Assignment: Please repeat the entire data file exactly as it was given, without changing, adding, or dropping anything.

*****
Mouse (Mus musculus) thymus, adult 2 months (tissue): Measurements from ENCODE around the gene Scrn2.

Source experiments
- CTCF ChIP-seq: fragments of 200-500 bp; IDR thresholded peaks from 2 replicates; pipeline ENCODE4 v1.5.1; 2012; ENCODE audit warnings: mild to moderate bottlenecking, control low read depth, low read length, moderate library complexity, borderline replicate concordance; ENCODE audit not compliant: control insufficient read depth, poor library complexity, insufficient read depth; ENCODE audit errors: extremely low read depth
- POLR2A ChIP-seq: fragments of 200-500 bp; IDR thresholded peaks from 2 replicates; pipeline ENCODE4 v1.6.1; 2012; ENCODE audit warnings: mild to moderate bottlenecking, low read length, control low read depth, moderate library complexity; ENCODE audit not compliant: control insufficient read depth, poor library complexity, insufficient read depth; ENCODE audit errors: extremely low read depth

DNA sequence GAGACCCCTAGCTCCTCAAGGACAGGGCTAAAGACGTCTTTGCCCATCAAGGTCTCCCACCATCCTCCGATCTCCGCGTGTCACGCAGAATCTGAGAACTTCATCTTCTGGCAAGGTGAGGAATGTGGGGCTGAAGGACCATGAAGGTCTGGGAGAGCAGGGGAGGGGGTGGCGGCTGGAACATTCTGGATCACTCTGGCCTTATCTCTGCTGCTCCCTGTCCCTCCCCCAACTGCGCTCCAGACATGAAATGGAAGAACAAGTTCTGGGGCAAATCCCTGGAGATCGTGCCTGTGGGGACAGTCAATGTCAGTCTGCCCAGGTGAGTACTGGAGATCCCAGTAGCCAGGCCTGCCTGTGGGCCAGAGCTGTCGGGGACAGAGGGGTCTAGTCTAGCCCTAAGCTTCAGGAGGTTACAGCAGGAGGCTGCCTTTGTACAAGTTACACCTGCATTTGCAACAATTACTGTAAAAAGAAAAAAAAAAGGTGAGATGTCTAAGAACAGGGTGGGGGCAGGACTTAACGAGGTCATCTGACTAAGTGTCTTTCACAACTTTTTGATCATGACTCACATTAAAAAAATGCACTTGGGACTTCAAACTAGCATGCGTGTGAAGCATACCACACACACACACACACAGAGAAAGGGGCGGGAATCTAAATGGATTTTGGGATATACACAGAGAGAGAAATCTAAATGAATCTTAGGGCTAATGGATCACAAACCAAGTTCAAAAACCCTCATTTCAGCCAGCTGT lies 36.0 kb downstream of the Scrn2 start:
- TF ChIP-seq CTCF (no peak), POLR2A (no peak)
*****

Mouse (Mus musculus) thymus, adult 2 months (tissue): Measurements from ENCODE around the gene Scrn2.

Source experiments
- CTCF ChIP-seq: fragments of 200-500 bp; IDR thresholded peaks from 2 replicates; pipeline ENCODE4 v1.5.1; 2012; ENCODE audit warnings: mild to moderate bottlenecking, control low read depth, low read length, moderate library complexity, borderline replicate concordance; ENCODE audit not compliant: control insufficient read depth, poor library complexity, insufficient read depth; ENCODE audit errors: extremely low read depth
- POLR2A ChIP-seq: fragments of 200-500 bp; IDR thresholded peaks from 2 replicates; pipeline ENCODE4 v1.6.1; 2012; ENCODE audit warnings: mild to moderate bottlenecking, low read length, control low read depth, moderate library complexity; ENCODE audit not compliant: control insufficient read depth, poor library complexity, insufficient read depth; ENCODE audit errors: extremely low read depth

DNA sequence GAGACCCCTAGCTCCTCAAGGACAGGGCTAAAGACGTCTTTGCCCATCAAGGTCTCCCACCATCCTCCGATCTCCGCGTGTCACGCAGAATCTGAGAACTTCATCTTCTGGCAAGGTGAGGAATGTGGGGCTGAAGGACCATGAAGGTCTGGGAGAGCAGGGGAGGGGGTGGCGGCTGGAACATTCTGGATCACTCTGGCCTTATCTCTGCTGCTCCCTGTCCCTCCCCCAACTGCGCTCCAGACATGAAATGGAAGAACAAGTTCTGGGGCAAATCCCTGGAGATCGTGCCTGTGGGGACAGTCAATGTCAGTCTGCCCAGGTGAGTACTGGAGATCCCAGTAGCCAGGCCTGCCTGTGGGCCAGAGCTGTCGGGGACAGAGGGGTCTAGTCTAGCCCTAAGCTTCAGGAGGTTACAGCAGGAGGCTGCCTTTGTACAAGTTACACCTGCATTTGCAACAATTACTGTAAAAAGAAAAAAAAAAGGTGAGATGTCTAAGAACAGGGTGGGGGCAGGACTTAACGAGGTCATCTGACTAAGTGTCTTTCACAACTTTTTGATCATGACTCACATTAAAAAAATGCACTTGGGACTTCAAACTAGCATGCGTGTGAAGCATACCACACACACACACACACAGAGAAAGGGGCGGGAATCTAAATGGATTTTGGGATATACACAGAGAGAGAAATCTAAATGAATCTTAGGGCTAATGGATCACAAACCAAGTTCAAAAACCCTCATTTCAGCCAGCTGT lies 36.0 kb downstream of the Scrn2 start:
- TF ChIP-seq CTCF (no peak), POLR2A (no peak)